Marydon Twann A
"< Yeah.' he said, 'and then for instate you take a loi of oía) ïiquorheads* when thc> come up here and pass the jug around. Half of Ihem will say thc> had enough cause some spade just took a drink out of il.. and tfrose thai do take it will hem and haw, try in to rub the top off thé hut tie so's you can't see them, "fore ihey put it io then chops. Now with vipers it's different. . Yen don't have tu pass a roach io a viper-hc'll take it right out of your hand and go 10 puffin' ou it not even think in * about who had it in his chops before. Them Indians must of had some gauge in that pipe of peace that they passed a round-at least they had the right idea, ha ha ha! Now, far as hurt in' anybody is concerned, yon know and I know that we can wake up the next day and go on about our business. marihuana or mary-don't wanna, and that's that.1 ..
Mezz Mezzrow and Bernard Wolfe Real!) tlie Bines, 1972
alcohol, by the Volstead Act (1920-33); and pot, by the Marijuana Tax Act (1937). In a curious quirk of history, anthropologists and Indian leaders managed to save peyote from the general inquisition (1937), provided that its use was restricted to members of the Native American Church. Doctors were forbidden to prescribe heroin even to addicts dying of withdrawal, , and recreational drug use was driven underground.
The result; was the creation, not prevention, of organized crime. Though many drugs vanished from the market shelves, they reappeared in the hands of crime czars only too happy to provide once cheap thrills for an inflated price. Fortunes were built. on bathtub gin, Hollywood coke and New York smack,. But prohibition proved impossible, as it always has. As liquor prohibition fell apart, jazz drifted up the river from New Orleans in a cloud of marijuana smoke, and black musicians were the cutting edge of contemporary civilization. Street dealers-Mezz Mezzxow and Detroit. Red (Malcolm Xl-grew into folk heroes, while Lady Day sang the blues. And lawmen hauled them away by the thousands.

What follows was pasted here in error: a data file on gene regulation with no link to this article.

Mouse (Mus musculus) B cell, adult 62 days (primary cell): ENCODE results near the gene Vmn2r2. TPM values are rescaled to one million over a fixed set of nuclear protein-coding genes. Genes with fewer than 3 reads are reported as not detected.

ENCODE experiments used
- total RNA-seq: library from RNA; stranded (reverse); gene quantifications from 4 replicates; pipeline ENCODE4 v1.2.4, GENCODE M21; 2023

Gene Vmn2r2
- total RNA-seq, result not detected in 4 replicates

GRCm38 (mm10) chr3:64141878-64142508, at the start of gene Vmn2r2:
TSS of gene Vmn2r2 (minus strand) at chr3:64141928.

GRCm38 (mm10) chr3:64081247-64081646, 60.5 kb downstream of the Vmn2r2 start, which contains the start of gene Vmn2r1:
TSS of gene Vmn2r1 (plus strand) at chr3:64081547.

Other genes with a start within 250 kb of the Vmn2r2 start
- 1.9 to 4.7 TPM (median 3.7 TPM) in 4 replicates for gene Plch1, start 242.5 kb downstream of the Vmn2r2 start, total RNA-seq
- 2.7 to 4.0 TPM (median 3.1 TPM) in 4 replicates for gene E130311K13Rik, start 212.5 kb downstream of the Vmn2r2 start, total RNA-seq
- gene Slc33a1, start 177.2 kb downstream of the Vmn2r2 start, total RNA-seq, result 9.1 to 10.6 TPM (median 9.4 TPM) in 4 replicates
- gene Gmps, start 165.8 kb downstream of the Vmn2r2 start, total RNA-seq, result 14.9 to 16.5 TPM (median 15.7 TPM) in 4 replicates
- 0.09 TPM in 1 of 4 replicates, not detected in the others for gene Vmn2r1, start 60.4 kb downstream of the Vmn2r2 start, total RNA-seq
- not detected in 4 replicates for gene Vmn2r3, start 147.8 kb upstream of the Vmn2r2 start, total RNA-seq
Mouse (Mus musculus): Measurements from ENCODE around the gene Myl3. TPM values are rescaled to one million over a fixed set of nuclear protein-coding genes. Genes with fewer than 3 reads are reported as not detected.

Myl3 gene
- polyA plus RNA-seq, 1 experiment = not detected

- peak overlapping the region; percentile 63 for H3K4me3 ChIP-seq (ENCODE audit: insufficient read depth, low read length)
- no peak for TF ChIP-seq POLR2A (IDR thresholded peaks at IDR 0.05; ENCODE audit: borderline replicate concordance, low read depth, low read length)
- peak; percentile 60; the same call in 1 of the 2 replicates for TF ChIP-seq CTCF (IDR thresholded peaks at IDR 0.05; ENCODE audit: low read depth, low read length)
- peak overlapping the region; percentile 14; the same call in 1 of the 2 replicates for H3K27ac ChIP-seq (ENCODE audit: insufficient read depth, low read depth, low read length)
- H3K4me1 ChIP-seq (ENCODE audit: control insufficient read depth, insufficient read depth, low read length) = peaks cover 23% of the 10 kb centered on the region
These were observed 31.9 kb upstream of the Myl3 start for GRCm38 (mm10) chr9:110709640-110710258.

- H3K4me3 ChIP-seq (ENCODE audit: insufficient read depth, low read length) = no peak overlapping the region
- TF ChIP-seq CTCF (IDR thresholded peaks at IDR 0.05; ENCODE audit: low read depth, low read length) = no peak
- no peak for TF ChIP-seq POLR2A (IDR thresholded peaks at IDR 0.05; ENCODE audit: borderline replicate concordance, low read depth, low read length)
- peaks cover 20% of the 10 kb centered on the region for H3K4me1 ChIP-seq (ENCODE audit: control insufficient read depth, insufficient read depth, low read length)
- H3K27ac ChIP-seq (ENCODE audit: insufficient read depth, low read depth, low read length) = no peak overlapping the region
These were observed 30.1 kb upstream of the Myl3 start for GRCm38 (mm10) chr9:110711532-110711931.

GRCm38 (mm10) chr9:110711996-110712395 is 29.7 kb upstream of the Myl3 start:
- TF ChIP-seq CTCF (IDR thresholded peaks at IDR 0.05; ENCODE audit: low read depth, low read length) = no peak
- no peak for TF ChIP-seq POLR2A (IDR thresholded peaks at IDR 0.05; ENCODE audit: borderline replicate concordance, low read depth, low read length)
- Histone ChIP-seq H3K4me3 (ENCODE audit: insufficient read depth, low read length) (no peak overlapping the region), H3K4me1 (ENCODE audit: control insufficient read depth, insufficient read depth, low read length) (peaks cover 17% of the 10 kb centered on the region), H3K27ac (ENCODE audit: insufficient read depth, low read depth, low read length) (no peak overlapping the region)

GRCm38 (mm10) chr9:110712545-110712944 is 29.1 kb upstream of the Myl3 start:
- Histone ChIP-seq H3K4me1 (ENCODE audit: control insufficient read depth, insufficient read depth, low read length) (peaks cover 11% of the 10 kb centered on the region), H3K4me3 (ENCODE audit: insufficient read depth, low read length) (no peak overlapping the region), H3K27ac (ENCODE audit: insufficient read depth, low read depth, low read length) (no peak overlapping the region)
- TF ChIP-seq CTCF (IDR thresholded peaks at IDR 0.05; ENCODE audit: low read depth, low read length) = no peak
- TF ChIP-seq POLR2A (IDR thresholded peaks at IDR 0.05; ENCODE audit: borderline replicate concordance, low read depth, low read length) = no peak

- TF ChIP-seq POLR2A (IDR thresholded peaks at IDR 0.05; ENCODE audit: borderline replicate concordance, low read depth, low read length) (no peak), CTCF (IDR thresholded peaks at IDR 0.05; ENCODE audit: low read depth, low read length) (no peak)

Would War II disrupted the natural flow of plant drugs, and substitute synthetics turned into nightmares of the Fifties: Nazis on coke and methedrine and methadone, Yankees on dexies and downers, housewives on cranks and businessmen back to booze. It seemed as though the worJd was going quietly mad in a gray flannel suit, unable to decide between Joe McCarthy and Marilyn Monroe. "I have seen the best minds of my generation destroyed by madness, starving hysterical naked, dragging themselves through the negro streets at dawn looking for an angry fix,'* wrote Allen Ginsberg, and William Burroughs replied with the death knelL of De Quincey's romanticism about narcotics: "I can feel the heat closing in, feel them out there making their moves, setting up their devil doll stool pigeons, crooning over my spoon and dropper „,. f"
But in 1943 Albert Hofmann, a chemist investigating ergot derivatives at Sandoz Labs in Switzerland, had accidentally, absorbed some lysergic add diethylamide through his fingertips. Suddenly the realms of altered consciousness prcdictcd by James bccamc available in mere microgram doses. Beneath the narcotized quiescence of the Fifties bloomed a revolution. Scientist-philosophers rediscovered the magic hallucinogens; Huxley and Osmond, Schultes and Hofmann, Was son and Heim-a generation of seasoned Sufis devoted to new alchemy. At first
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